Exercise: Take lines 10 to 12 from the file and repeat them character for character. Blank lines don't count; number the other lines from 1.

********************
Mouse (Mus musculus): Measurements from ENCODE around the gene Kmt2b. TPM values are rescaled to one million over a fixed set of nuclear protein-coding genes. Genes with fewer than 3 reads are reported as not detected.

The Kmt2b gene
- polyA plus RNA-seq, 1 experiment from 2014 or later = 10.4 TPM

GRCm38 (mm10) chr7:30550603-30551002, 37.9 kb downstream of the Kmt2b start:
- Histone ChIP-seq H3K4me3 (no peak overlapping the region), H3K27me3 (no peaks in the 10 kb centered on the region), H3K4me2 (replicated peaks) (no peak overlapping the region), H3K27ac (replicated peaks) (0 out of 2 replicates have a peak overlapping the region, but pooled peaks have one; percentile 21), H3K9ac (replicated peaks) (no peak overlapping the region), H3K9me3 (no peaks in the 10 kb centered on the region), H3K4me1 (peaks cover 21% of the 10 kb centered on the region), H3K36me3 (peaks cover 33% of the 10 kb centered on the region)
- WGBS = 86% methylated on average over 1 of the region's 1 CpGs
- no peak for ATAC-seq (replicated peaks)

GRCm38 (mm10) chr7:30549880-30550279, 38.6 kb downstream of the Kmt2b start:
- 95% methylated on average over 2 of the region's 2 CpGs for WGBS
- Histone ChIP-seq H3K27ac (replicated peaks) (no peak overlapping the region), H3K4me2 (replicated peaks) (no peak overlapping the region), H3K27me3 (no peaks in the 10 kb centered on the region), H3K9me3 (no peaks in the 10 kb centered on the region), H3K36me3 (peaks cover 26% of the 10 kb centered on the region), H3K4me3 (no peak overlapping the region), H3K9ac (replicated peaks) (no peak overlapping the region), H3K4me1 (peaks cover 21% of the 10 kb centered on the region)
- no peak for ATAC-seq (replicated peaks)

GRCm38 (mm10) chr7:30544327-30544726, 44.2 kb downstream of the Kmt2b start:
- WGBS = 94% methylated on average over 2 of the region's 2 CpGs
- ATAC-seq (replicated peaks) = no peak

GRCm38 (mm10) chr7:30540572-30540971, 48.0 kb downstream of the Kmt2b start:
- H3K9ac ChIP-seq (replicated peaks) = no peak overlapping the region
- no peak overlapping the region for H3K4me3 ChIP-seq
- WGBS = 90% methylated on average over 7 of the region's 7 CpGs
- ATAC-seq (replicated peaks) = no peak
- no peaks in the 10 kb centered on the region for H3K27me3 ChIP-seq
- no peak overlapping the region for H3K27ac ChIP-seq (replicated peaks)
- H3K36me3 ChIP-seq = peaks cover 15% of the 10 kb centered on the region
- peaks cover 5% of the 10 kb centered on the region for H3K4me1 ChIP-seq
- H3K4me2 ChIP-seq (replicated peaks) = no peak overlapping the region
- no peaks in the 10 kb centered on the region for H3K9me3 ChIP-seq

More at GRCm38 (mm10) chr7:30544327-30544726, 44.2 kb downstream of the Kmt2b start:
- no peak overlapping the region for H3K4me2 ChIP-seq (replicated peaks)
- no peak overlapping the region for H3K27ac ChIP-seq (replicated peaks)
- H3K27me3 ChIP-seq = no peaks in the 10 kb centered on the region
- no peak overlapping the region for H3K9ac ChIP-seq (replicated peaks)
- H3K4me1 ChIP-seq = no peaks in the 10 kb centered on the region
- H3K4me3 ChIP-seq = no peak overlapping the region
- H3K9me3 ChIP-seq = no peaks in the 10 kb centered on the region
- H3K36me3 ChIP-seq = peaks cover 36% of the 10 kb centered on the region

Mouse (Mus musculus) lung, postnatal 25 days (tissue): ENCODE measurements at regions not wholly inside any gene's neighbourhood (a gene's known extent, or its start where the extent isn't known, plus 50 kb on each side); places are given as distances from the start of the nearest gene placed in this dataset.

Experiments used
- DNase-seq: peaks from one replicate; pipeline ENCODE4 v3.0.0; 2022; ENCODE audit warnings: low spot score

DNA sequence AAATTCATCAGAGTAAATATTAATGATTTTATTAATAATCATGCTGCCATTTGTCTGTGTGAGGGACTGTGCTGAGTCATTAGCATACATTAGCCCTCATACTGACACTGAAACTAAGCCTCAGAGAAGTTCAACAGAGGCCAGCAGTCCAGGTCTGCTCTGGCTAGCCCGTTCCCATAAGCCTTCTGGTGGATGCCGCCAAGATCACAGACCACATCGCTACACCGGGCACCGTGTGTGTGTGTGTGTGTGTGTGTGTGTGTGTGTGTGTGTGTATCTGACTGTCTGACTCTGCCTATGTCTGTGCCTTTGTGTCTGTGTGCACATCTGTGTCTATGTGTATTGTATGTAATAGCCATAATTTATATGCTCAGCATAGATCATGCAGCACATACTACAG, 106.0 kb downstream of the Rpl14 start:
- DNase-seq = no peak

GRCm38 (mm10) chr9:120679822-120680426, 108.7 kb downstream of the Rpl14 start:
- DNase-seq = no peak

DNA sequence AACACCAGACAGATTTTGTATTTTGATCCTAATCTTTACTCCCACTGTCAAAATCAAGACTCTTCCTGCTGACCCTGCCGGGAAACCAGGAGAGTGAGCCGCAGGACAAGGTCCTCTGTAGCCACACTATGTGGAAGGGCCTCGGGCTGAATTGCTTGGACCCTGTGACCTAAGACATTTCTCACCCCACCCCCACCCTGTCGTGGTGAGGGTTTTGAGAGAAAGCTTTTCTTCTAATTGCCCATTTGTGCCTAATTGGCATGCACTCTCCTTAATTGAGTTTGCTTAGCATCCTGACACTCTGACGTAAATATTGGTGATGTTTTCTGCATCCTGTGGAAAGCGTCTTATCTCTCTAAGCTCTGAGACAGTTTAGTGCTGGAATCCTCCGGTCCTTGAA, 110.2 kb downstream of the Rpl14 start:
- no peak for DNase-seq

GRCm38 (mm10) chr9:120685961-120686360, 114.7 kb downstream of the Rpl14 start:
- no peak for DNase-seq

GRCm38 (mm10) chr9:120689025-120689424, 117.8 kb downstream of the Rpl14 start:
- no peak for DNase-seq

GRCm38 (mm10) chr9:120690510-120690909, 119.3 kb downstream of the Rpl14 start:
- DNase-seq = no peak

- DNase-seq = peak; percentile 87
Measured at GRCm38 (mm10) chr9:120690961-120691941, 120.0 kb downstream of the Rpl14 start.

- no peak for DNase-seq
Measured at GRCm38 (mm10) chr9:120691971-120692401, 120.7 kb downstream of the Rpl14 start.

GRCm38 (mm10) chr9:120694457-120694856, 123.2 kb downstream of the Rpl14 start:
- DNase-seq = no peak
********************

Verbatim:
- Histone ChIP-seq H3K27ac (replicated peaks) (no peak overlapping the region), H3K4me2 (replicated peaks) (no peak overlapping the region), H3K27me3 (no peaks in the 10 kb centered on the region), H3K9me3 (no peaks in the 10 kb centered on the region), H3K36me3 (peaks cover 26% of the 10 kb centered on the region), H3K4me3 (no peak overlapping the region), H3K9ac (replicated peaks) (no peak overlapping the region), H3K4me1 (peaks cover 21% of the 10 kb centered on the region)
- no peak for ATAC-seq (replicated peaks)

GRCm38 (mm10) chr7:30544327-30544726, 44.2 kb downstream of the Kmt2b start: